Tonight, while the moderators are undoubtedly going to spend a lot of time peppering our GOP candidates with questions that serve only to divide them, I hope that someone will follow up on a point that Newt Gingrich made on the September 12th debate.
I was astonished the other night to have the President there in the joint session with the head of GE sitting up there and hear the President talking about taking care of loopholes. And I thought to myself: doesn’t he realize that every green tax credit is a loophole? That everything he wants, everything General Electric is doing is a loophole?
True enough. I’ve said before that when a Democrat proposes it, it’s called a “business incentive” and when a Republican proposes it, it’s called a “tax loophole.”
But to Newt’s point, General Electric has managed to avoid paying about $3.2 billion. That’s a hefty number, certainly nothing to ignore. $3.2 billion would feed a lot of kids, pay for a lot of medical visits, finance a lot of trips by the First Lady to Spain (Well a few of those anyway).
Put simply, $3.2 billion is an astronomical amount of dough. Yet, it’s only a fraction of what has been afforded to General Motors through tax breaks.
Companies are normally able to claim future tax breaks against past financial losses, but they usually lose those tax breaks after a bankruptcy because they get to wash away all their debt. Not the case with GM:
Since the company shed $30 billion in debt during bankruptcy, it should have wiped out most of the tax break. GM even warned it expected to lose those tax breaks shortly before filing for Chapter 11 protection.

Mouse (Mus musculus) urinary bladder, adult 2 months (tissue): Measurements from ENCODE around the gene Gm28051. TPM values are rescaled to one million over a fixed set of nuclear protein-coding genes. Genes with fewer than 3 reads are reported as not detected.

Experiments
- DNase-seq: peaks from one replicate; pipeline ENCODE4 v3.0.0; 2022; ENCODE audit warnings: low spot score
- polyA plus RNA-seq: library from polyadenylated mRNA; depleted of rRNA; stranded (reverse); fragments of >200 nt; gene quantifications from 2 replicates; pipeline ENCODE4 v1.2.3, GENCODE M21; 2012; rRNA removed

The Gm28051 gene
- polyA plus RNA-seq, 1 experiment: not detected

But somehow, that never happened, and the automaker was able to keep most of its tax breaks, essentially receiving a $14 billion “gift” from the government.
While it’s unclear why GM was allowed to carry over its losses, some experts insist that GM got preferential treatment.
So why the special treatment for GM?
One reason the government might have let General Motors claim the loss, was to reduce the perceived cost of the bailout, said Linus Wilson, finance professor at the University of Louisiana at Lafayette.
By allowing GM to carry over its losses, the reduced tax collections from the company were unlikely to be counted under most accountings.
So, since tax payers were set to lose about $14 billion in the government’s $80 billion bailout of the auto industry, I guess they decided to let these tax breaks slide because $30 billion looks a lot worse than $14 billion.
Of course, $45 billion would look terrible compared to either number:
Now it turns out, according to documents filed with federal regulators, the revamping left the car maker with another boost as it prepares to return to the stock market. It won’t have to pay $45.4 billion in taxes on future profits.
The tax benefit stems from so-called tax-loss carry-forwards and other provisions, which allow companies to use losses in prior years and costs related to pensions and other expenses to shield profits from U.S. taxes for up to 20 years. In GM’s case, the losses stem from years prior to when GM entered bankruptcy.
Usually, companies that undergo a significant change in ownership risk having major restrictions put on their tax benefits. The U.S. bailout of GM, in which the Treasury took a 61% stake in the company, ordinarily would have resulted in GM having such limits put on its tax benefits, according to tax experts.
But the federal government, in a little-noticed ruling last year, decided that companies that received U.S. bailout money under the Troubled Asset Relief Program won’t fall under that rule.
So tonight, I hope that the candidates on stage will take the opportunity as Newt did, to sieze the narrative from the moderators. When they ask about oil companies, corporate taxes, bailouts, or taxing the wealthy, take the opportunity to remind the American people that while they’re out looking for jobs and being told we must raise taxes, buddies of President Obama are getting bailed out and showered with tax incentives that make GE’s winnings look like chump change in comparison.